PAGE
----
Machine Reading of Natural Language and Interactive Visualization
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In natural language processing, the summarization of information
in a large amount of text has typically been viewed as a type of
natural language generation problem, e.g. "produce a 250 word summary
of some documents based on some input query" . An alternative view,
which will be the focus of this talk, is to use natural language
parsing to extract facts from a collection of documents and then
use information visualization to provide an interactive summarization
of these facts.
The first step is to extract detailed facts about events from natural
language text using a predicate-centered view of events (who did
what to whom, when and how). We exploit semantic roles in order to
create a predicate-centric ontology for entities which is used to
create a knowledge base of facts about entities and their relationship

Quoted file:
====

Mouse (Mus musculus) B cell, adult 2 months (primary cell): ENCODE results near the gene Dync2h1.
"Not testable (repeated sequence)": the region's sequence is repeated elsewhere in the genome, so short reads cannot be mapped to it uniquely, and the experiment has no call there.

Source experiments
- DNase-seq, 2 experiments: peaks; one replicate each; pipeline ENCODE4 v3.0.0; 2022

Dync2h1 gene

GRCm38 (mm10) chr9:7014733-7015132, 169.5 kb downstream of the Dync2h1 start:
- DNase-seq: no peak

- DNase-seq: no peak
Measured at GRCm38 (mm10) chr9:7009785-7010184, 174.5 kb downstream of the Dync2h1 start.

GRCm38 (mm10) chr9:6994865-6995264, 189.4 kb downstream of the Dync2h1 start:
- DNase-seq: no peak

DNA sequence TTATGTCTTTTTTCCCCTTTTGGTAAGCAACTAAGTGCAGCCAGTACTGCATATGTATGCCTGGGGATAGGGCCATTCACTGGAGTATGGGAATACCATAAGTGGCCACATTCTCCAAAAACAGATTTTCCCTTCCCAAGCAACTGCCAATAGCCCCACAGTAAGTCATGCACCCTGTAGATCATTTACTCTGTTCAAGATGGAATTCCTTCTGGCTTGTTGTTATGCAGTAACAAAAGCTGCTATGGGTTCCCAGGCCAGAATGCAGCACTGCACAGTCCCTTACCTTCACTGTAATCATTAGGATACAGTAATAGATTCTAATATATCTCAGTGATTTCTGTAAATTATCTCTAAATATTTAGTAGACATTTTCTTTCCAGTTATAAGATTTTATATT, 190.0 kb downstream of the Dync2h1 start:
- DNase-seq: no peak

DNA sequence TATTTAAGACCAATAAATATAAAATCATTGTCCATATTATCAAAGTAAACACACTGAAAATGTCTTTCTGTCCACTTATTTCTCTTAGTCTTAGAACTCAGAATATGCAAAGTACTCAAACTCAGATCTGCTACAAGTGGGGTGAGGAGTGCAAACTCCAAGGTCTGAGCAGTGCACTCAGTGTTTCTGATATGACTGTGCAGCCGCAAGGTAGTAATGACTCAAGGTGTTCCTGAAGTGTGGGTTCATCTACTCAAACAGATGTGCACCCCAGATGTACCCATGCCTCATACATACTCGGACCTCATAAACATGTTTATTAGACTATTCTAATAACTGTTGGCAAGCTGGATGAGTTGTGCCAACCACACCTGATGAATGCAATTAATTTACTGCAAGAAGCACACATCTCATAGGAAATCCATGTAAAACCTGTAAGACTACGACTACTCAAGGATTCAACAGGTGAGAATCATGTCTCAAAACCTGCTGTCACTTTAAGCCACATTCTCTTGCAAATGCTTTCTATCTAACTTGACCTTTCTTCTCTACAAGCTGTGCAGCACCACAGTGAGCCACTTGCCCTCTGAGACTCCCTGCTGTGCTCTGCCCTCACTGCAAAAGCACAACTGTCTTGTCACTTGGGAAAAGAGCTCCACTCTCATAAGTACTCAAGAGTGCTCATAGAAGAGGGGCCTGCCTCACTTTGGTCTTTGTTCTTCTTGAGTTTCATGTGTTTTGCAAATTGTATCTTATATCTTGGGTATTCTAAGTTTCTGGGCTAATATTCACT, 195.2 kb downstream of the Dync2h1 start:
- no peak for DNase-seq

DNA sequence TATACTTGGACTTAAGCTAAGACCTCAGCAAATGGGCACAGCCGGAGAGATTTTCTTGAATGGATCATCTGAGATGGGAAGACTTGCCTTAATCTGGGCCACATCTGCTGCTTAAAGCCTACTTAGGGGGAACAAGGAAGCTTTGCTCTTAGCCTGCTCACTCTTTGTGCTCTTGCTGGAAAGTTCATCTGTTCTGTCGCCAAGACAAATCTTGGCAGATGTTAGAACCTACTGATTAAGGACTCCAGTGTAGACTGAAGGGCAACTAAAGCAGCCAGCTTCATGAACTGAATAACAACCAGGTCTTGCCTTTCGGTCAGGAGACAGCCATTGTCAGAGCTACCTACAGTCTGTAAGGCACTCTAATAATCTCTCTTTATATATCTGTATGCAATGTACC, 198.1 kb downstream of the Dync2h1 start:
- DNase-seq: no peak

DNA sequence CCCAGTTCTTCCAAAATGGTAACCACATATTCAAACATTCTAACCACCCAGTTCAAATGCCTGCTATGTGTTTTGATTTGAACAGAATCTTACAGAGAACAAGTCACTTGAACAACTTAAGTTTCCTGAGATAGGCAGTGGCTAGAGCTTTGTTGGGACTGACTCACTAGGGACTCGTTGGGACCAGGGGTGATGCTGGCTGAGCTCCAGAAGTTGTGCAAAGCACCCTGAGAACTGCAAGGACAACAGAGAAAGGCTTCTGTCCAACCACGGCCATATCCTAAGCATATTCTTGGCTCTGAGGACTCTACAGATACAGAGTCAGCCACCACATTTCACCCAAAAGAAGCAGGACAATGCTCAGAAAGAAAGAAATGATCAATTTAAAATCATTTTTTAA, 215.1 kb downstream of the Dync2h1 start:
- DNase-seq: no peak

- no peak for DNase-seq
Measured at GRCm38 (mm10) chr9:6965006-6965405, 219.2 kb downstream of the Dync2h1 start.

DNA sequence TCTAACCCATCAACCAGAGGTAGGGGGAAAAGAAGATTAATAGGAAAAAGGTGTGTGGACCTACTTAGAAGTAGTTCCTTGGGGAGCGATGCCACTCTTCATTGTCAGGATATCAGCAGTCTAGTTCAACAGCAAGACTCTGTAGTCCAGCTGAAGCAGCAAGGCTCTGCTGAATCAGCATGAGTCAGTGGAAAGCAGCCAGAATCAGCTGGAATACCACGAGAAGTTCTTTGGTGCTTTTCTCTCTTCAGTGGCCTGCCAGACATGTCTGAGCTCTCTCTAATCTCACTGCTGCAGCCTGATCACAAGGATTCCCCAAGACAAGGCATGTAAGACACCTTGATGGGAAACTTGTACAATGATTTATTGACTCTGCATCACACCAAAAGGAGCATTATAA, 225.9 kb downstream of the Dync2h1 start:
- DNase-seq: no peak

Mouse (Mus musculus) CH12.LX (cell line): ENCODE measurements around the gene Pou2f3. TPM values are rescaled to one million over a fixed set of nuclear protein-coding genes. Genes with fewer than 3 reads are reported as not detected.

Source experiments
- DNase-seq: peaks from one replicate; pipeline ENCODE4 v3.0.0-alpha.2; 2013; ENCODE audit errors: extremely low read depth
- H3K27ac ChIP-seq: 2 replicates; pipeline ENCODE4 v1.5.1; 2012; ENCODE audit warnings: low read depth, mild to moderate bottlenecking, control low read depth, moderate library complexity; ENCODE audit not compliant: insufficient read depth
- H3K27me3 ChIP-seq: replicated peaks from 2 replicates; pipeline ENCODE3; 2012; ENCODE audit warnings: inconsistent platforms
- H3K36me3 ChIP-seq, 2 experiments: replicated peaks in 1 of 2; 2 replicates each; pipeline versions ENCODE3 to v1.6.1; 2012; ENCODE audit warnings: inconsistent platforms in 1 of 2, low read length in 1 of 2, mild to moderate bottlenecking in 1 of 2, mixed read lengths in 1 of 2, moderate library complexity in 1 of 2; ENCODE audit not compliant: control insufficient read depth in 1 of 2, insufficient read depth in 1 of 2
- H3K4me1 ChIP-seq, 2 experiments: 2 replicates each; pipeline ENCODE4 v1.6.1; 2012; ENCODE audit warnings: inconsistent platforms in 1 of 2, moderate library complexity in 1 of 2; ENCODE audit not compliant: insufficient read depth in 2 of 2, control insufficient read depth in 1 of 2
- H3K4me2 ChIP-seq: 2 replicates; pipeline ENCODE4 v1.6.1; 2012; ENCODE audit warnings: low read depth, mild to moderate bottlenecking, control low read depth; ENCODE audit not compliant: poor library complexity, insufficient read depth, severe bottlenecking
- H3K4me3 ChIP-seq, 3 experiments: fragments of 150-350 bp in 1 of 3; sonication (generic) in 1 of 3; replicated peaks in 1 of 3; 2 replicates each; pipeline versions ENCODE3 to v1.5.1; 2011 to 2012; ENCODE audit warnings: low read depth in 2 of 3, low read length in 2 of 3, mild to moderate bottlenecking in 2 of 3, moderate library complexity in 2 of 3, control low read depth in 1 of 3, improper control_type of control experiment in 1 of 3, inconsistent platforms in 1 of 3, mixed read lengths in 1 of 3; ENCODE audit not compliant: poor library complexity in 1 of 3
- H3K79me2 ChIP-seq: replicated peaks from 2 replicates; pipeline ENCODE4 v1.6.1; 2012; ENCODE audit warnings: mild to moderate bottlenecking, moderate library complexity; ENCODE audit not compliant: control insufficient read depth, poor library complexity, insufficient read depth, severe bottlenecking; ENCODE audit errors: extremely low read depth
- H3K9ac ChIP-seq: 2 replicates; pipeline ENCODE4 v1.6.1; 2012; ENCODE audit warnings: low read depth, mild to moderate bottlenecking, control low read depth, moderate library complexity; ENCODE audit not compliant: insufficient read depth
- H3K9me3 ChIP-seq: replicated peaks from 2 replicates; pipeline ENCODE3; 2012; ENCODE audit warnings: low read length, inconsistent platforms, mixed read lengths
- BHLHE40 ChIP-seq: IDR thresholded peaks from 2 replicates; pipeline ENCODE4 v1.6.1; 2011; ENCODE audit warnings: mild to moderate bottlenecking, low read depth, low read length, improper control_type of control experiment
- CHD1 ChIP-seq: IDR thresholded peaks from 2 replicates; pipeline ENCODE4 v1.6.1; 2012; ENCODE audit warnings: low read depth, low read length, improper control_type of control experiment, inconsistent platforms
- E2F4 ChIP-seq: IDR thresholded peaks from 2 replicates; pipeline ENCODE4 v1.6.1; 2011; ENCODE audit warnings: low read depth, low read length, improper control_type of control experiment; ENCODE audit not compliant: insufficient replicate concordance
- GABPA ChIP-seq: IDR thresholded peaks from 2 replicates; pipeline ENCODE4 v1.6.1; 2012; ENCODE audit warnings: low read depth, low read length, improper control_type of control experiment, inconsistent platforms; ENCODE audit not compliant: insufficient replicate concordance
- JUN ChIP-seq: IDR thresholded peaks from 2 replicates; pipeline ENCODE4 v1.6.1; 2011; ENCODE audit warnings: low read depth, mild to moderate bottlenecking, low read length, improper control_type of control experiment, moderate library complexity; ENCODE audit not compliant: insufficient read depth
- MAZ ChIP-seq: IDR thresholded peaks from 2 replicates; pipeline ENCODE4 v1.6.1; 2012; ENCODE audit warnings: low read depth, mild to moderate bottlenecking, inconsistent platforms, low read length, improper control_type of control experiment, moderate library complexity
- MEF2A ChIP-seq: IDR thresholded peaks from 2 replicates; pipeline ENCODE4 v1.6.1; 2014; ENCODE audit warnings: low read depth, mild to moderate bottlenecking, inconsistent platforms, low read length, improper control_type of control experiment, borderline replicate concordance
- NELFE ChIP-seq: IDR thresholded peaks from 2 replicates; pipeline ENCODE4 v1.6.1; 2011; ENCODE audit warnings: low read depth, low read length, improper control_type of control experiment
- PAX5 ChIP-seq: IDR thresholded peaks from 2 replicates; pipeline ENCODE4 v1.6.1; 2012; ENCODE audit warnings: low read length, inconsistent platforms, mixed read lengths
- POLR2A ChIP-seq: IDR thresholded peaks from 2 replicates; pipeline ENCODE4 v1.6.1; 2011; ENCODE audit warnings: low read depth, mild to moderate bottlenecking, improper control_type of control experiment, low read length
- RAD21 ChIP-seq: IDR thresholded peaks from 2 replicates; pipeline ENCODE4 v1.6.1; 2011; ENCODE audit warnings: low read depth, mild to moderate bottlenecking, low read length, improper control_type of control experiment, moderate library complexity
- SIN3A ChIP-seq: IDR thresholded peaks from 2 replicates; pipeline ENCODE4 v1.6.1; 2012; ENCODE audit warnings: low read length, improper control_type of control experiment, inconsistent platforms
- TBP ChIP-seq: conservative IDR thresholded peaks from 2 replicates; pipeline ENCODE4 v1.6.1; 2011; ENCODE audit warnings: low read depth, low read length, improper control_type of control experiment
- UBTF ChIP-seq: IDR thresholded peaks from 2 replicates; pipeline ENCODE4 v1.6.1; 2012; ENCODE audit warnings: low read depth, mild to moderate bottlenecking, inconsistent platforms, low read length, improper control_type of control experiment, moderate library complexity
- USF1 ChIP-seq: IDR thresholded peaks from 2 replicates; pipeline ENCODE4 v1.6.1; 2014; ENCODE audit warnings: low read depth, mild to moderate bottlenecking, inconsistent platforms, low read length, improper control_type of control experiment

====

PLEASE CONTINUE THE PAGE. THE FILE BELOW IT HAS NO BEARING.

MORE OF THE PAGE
with other entities.
The next step is to use information visualization to provide a
summarization of the facts in this automatically extracted knowledge
base. The user can interact with the visualization to find summaries
that have different granularities. This enables the discovery of
extremely uncommon facts easily.
We have used this methodology to build an interactive visualization
of events in human history by machine reading Wikipedia articles.
I will demo the visualization and describe the results of a user
study that evaluates this interactive visualization for a summarization
Anoop Sarkar is a Professor at Simon Fraser University in British
Columbia, Canada where he co-directs the Natural Language Laboratory
(http://natlang.cs.sfu.ca). His research is focused on machine
learning approaches to multilingual natural language processing.